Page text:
UM Law Students Research Disability Access at Vacation Rentals (MT UCEDD)

January 14, 2019

The Americans with Disabilities Act, passed in 1990, protects people with disabilities against discrimination in employment settings, state and local government services, and public-serving businesses.

As vacation rental properties such as Airbnb and VRBO grow in demand and straddle the line between private residences and public business, how or if ADA applies was - until recently - somewhat unclear. Law students at the University of Montana set out to provide some answers to this and other ADA questions.

Joshua Thornton, a Juris Doctor candidate for 2020 in UM's Alexander Blewett III School of Law from Bismarck, North Dakota, conducted research to examine the applicability of the ADA to vacation rental properties. He found vacation rental properties are subject to ADA, but only if they have more than five rooms for rent.

This project, like several before it, provides UM law students opportunities to make a positive contribution to the understanding of disability policy and legal understanding in the U.S.

"It's important to note that the research results are not legal opinions, but summaries of legal cases and legal discussion forums," said Martin Blair, executive director of UM's Rural Institute.

 "Our students compiled and summarized information that is often spread out and sometimes contradictory. Better understanding of disability policy results from compiling current information from reliable sources into a user-friendly resource."

Lillian Alvernaz, a recent UM law school graduate from Glasgow, and Abbey Eckstein, a Juris Doctor candidate for 2019 from Crawford, Colorado, also worked on ADA-related research projects.

Alvernaz took on the task of summarizing so-called "drive-by" ADA lawsuits in the Rocky Mountain region (Colorado, Montana, North Dakota, South Dakota, Utah and Wyoming), finding that only Utah and Colorado have seen this type of legal activity. "Drive-by" lawsuits occur when lawyers and plaintiffs sue businesses to acquire rapid settlements for what are often argued as minor access barriers.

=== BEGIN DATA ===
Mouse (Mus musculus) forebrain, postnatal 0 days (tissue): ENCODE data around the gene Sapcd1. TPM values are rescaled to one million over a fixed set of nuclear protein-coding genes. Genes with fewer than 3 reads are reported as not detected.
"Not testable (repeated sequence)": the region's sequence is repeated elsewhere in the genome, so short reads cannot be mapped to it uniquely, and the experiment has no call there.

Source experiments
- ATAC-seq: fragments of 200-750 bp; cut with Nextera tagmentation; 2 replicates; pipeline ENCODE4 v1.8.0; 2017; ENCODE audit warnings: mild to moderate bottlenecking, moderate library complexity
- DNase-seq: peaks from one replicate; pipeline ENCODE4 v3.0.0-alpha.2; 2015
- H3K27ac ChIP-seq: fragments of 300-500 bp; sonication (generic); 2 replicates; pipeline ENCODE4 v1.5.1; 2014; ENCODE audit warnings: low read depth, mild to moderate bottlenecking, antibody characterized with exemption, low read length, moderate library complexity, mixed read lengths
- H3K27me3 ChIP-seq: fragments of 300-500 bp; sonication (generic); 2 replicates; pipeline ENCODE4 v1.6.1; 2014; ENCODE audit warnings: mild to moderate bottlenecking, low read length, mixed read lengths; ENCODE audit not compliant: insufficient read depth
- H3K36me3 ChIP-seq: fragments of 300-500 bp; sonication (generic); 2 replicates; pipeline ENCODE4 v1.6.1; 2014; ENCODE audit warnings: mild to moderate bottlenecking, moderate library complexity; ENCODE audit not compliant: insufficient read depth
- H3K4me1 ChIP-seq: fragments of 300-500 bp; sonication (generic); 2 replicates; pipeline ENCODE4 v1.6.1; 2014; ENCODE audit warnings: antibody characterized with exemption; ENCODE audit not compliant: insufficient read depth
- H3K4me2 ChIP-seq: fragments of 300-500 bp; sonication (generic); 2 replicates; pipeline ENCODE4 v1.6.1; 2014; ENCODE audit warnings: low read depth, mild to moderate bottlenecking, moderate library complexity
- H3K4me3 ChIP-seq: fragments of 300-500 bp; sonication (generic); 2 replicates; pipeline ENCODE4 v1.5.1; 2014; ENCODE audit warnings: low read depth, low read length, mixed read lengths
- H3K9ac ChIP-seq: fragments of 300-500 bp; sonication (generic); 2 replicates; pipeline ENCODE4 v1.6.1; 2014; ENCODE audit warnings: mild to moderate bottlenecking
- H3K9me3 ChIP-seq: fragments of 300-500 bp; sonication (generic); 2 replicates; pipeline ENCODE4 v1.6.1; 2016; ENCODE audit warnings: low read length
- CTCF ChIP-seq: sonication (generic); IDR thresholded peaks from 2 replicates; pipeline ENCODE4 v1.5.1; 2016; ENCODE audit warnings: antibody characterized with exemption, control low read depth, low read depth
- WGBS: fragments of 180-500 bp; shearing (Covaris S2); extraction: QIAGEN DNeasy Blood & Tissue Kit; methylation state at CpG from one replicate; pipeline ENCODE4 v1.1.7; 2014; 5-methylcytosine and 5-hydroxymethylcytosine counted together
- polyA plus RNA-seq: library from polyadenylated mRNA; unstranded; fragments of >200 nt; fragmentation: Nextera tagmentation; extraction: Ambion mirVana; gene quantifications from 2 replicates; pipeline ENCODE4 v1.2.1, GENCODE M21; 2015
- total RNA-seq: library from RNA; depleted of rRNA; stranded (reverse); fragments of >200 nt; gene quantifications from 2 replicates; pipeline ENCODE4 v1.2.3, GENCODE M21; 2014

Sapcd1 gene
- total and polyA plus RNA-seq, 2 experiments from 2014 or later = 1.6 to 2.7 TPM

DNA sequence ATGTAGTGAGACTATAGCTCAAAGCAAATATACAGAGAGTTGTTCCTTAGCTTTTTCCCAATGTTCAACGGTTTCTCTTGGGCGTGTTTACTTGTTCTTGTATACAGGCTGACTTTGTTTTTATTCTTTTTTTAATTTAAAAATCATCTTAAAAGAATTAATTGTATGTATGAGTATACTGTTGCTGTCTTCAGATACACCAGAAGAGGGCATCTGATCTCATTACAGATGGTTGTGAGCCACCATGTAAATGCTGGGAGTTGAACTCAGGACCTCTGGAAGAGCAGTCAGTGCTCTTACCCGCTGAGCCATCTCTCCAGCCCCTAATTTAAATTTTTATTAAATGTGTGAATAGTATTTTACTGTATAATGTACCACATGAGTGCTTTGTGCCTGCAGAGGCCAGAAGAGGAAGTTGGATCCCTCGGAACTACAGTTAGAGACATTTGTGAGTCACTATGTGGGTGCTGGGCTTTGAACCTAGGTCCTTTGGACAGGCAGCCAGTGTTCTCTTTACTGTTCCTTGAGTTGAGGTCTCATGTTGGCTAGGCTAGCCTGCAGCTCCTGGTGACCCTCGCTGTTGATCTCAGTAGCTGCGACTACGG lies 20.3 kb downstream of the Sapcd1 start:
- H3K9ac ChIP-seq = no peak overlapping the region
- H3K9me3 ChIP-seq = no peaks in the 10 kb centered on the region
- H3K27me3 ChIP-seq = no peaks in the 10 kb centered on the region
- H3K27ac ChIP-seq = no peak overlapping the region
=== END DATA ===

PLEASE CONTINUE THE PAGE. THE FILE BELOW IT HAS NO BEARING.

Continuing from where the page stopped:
Eckstein compiled and summarized a list of all disability-related law resources in the region, which is currently used by staff at the Rocky Mountain ADA Center to help people with disabilities and community advocates connect with legal resources in six states.

The research projects were funded through a partnership between the UM Rural Institute for Inclusive Communities and the Rocky Mountain ADA Technical Assistance Center in Colorado Springs, Colorado. This collaboration focuses on improving knowledge about how the ADA assures equality of opportunity, full participation, independent living and economic self-sufficiency for individuals with disabilities.

UM's Rural Institute engages in research, provides education and interdisciplinary training, and develops model services that improve the skills, abilities and quality of life of people with disabilities in rural communities, including their families and those who support and partner with them.


Contact: Martin Blair, executive director, UM Rural Institute for Inclusive Communities, 406-243-4779, [email protected]